• The Bureau entered into two consent decrees with stations that had transferred control of their operations without prior FCC approval.  These cases show that any change of control, even when the result of the death of an owner or because of routine estate planning, require FCC approvals.
    • In one case, the Bureau entered into a Consent Decree with the licensee of two North Carolina AM stations to resolve the licensee’s failure to file applications for involuntary transfer of control within 30 days of the deaths of two of its owners.  When each of these owners died, their spouses, who were also shareholders, assumed the interests of the deceased spouse, giving the surviving spouse 50% “negative control” of the company – the ability to veto company actions.  Each assumption of negative control by an existing shareholder should have been approved on a Form 316 application.  When one of surviving spouses died, her stock passed to her estate and was then controlled by a niece who was the administrator of the estate.  The assumption of the negative control by the niece (who had not previously been approved by the FCC as a shareholder) should have been approved on a Form 315 application.  The licensee agreed to pay a $1,000 penalty to resolve these violations. 
    • In the second case, the Bureau entered into a Consent Decree with the licensee of a Montana AM station and an FM translator for failing to seek prior FCC consent for the transfer of control that occurred when the controlling interests of a husband and wife were transferred to trusts.  Their children where the controlling trustees of these new trusts.  The licensee did not seek FCC approval for the transfer of the interests to the trusts until approximately 6 months after the transfers occurred.  The licensee agreed to pay a $8,000 penalty and to implement a compliance plan to prevent such violations in the future.
  • The Bureau entered into a Consent Decree with a New York LPFM licensee to resolve its admitted operation of an FM broadcast booster station for over 14 months without FCC authorization, an operation which the licensee attributed to a misunderstanding of the rules that permit LPFM boosters (but which require FCC approval before they can commence operations). The licensee agreed to pay a $1,500 penalty and adopt a compliance plan to prevent such violations in the future.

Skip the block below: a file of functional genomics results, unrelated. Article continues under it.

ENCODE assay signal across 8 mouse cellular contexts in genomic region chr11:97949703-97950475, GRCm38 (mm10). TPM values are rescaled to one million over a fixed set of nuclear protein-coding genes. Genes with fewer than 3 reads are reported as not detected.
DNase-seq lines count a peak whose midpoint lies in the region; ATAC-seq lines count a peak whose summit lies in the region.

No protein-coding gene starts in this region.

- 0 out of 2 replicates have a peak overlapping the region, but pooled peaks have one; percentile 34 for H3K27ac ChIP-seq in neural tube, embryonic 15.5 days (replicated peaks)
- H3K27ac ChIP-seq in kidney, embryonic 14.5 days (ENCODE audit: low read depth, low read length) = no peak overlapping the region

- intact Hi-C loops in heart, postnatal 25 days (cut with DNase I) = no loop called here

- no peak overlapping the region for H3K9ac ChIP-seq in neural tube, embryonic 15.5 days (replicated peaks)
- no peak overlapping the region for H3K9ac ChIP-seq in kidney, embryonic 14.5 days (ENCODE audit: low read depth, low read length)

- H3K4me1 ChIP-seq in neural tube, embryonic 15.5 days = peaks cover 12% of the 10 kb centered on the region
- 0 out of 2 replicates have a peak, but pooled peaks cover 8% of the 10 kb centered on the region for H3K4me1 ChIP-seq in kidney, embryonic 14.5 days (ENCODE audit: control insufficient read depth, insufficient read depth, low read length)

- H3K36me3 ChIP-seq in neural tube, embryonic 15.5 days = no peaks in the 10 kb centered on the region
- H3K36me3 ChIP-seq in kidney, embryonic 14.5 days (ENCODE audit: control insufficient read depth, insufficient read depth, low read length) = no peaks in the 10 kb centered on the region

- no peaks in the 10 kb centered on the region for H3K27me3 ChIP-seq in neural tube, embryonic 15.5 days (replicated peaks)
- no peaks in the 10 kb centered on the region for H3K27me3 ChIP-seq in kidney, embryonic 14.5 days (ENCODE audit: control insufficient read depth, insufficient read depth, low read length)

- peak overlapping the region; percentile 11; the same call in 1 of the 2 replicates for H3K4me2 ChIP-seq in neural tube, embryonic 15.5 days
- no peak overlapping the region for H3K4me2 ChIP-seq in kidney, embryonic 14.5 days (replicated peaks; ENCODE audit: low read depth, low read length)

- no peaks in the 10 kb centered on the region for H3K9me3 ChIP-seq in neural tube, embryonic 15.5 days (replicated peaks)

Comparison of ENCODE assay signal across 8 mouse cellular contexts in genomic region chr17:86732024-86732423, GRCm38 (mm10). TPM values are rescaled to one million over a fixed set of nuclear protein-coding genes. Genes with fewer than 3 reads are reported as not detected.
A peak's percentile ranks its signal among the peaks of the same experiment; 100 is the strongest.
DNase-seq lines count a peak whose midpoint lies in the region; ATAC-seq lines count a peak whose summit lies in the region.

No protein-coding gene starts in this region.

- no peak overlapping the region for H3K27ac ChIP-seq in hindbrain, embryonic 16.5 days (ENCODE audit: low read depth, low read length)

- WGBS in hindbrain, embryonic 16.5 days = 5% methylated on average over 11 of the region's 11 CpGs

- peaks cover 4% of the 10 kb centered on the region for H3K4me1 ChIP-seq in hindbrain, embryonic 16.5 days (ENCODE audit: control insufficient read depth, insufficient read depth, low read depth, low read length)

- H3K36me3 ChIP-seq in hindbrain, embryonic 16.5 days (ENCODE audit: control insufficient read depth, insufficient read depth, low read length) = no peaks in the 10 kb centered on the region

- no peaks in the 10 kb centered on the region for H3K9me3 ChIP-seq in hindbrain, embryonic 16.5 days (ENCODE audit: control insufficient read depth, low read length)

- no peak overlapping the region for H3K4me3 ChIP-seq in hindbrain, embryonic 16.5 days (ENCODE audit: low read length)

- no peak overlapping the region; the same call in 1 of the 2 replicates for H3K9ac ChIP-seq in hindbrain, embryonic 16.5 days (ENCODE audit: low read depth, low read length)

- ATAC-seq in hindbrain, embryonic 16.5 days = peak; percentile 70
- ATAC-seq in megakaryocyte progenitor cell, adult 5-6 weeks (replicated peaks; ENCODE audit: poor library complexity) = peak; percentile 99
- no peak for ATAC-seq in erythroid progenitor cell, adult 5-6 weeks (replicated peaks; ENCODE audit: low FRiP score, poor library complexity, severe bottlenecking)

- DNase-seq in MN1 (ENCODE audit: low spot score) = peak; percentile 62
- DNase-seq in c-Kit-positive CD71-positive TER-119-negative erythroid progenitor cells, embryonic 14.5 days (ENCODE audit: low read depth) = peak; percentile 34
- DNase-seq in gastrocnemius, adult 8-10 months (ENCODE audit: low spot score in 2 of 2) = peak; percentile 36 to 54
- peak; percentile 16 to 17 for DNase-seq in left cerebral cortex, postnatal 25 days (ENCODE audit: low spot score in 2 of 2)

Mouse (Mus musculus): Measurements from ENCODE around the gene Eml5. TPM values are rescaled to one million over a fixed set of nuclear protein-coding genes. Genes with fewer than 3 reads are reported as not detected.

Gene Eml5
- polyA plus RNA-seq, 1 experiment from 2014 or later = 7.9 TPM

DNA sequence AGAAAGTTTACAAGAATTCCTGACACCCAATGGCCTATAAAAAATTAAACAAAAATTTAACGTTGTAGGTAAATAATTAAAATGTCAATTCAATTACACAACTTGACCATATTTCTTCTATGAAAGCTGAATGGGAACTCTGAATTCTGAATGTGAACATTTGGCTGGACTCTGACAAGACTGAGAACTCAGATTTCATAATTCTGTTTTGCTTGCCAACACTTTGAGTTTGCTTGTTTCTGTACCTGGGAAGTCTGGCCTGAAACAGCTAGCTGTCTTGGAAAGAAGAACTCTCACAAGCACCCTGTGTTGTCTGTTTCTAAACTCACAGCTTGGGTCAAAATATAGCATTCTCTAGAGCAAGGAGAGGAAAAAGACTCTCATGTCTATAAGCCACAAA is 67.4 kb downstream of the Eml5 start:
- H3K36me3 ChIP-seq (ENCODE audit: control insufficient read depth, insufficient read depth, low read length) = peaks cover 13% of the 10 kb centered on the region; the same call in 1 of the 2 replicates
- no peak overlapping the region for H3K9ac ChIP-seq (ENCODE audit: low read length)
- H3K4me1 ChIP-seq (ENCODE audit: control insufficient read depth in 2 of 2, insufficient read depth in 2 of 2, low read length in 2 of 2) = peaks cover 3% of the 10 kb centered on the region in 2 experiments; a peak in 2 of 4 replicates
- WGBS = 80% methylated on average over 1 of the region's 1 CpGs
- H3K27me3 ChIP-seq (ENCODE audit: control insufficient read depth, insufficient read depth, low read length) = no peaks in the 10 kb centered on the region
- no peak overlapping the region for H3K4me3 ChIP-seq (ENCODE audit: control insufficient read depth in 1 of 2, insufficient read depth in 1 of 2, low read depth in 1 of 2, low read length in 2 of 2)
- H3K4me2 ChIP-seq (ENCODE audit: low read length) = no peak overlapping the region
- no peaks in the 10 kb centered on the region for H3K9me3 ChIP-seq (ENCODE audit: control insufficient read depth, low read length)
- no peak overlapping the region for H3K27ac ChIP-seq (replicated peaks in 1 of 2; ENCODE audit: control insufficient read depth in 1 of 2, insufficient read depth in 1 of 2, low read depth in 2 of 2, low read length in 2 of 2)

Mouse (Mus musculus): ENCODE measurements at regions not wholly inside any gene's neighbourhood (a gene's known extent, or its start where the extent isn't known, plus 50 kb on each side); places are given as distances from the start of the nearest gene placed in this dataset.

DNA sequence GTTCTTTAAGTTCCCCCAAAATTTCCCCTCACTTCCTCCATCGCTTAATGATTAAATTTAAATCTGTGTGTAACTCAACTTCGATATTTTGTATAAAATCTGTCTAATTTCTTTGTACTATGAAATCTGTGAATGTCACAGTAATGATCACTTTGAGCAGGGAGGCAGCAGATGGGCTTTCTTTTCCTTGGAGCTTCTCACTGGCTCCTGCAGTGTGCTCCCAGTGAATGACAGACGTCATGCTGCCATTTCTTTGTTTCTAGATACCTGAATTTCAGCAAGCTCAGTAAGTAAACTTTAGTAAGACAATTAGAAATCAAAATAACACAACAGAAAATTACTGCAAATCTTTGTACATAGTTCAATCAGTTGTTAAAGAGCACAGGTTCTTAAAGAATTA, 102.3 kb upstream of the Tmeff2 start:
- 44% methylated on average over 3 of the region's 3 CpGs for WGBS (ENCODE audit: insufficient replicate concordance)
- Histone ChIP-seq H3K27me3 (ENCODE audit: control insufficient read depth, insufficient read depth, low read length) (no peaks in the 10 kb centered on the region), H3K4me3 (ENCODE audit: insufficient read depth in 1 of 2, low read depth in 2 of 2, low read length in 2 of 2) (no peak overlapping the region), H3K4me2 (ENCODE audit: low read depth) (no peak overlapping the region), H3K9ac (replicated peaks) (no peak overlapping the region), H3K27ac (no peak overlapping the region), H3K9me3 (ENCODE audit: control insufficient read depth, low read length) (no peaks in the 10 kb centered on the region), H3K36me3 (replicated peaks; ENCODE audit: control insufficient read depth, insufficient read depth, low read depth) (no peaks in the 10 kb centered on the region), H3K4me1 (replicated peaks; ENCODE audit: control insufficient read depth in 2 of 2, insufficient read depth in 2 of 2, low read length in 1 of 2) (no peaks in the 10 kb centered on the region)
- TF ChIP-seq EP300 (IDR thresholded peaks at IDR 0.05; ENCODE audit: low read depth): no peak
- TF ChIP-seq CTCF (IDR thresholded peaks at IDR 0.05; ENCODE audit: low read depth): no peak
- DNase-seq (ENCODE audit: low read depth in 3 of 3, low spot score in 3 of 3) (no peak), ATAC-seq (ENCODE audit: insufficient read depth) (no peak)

• The FCC’s Enforcement Bureau issued a Notice of Violation to a Maryland antenna structure owner (who also was the licensee of an AM station), directing it to respond to the Bureau’s findings that it had violated a variety of FCC rules about the painting and lighting of antenna structures and the proper registration of antenna structures.  According to the Notice, the required tower paint was faded and flaking, the tower’s lights were not operational as required by its license, and the FAA had not been notified of the lighting failure so that the FAA had not issued a Notice to Air Missions warning pilots of the dark tower until notified by the FCC of the problem.  In addition, the Notice said that the FCC attempted to contact the licensee about the issues but received no response, and that the lights had been out for several months after the FCC inspection without any repairs being made.  In addition, the tower registration appeared to have an incorrect address for the structure.  The tower owner must respond to this notice to provide all relevant facts about the issues and how they will be addressed.  After the response, the FCC will evaluate whether further actions will be taken against the tower owner. 
  • The Media Bureau proposed to assess a $1,500 per station fine against a licensee of five television translator stations and, separately, a licensee of seven television translator stations for failing to file timely license renewal applications.  The failure to file a timely renewal application will normally require a base fine of $3,000 per station.  However (consistent with recent practice), the Bureau reduced the proposed per station fine to $1,500, citing the fact that television translators only provide a secondary service, but at the same time provide valuable fill-in service for those without off-air access to full power television stations.  In a third consent decree involving the untimely filing of a license renewal application, the licensee of a student-run noncommercial educational (NCE) FM station agreed to pay a $500 penalty and adopt a compliance plan to prevent such violations in the future, a penalty consistent with the Bureau’s more lenient treatment of student-run NCE stations.
  • The Bureau requested comment on a proposal to allot reserved noncommercial educational (NCE) television channel 4 to Jacksonville, Oregon as the community’s first local television service and its first NCE television service.  Comments and reply comments are due 30 and 45 days, respectively, after the proposal is published in the Federal Register.

Courtesy Broadcast Law Blog